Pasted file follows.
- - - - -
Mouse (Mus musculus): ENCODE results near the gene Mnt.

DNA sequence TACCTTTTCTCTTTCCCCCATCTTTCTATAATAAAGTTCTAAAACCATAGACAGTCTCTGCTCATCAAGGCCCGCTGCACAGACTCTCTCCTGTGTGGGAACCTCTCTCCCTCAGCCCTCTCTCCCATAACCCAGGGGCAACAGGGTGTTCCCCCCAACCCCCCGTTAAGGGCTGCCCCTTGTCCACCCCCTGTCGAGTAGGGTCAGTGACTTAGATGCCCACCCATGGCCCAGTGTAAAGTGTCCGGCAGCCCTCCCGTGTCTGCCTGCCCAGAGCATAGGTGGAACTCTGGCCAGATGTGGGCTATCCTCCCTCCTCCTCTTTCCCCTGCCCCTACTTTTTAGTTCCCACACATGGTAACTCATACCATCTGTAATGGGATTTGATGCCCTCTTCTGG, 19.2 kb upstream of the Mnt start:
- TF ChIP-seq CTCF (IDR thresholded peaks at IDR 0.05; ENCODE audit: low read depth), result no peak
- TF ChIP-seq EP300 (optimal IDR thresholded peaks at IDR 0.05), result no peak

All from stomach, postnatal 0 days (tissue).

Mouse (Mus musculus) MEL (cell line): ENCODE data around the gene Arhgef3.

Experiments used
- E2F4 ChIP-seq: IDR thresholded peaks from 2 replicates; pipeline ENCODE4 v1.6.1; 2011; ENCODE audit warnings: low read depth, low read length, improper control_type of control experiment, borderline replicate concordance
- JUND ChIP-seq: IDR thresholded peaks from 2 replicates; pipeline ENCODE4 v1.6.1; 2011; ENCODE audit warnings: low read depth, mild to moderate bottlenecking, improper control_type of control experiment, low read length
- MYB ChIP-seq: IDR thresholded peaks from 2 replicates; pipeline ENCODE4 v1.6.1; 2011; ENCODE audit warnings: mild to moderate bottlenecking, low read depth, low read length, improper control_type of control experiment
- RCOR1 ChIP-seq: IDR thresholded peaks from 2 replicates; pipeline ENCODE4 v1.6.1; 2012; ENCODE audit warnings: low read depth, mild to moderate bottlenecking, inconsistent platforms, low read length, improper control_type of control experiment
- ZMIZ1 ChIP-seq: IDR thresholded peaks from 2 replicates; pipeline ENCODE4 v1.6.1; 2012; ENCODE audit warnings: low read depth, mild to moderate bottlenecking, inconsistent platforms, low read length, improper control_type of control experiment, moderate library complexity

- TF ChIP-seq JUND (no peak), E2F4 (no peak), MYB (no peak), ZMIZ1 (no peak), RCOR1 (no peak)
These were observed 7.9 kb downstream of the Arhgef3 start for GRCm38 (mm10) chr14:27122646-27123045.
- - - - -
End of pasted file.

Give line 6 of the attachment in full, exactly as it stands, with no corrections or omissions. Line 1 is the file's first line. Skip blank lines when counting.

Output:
Mouse (Mus musculus) MEL (cell line): ENCODE data around the gene Arhgef3.